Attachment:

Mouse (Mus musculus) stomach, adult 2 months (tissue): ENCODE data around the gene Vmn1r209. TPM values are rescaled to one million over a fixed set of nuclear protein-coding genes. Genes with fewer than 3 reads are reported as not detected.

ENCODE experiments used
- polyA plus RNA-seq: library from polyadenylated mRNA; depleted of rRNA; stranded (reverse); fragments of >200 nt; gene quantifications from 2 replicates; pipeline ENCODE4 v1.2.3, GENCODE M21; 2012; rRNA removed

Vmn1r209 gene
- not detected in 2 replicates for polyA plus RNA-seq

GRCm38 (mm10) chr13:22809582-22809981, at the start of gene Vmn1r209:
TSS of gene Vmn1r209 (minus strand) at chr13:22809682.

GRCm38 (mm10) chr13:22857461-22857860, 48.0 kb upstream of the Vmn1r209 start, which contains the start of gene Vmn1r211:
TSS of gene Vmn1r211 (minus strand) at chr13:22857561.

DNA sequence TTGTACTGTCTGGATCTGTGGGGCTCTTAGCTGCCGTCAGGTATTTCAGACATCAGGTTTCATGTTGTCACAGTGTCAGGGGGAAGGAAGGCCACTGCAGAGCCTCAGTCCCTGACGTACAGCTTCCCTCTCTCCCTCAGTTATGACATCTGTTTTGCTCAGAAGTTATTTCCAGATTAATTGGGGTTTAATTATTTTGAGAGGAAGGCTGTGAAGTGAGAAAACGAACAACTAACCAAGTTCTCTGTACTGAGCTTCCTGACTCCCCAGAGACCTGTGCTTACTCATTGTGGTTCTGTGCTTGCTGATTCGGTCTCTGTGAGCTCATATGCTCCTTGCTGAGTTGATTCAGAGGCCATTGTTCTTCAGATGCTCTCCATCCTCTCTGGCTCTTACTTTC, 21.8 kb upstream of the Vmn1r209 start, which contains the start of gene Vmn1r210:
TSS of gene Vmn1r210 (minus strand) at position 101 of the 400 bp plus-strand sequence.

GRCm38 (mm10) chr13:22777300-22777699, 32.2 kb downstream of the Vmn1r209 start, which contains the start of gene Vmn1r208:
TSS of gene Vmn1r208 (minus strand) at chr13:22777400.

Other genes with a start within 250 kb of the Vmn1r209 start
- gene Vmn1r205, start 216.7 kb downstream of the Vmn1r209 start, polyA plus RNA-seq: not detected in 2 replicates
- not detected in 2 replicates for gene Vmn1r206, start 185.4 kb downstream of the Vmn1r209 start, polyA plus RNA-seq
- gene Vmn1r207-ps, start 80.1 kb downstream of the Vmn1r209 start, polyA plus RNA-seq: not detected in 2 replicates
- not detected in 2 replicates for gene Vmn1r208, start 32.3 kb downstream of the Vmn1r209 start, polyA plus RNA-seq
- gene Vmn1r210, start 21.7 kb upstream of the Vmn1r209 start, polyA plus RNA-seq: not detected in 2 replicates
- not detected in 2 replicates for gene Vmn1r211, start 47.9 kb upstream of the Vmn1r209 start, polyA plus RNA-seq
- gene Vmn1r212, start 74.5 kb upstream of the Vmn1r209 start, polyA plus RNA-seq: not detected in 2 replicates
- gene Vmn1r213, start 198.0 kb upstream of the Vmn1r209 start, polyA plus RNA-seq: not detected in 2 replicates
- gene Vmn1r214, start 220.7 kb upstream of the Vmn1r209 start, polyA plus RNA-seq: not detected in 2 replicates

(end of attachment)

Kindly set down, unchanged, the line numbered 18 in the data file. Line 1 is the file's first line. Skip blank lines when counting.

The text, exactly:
- not detected in 2 replicates for gene Vmn1r208, start 32.3 kb downstream of the Vmn1r209 start, polyA plus RNA-seq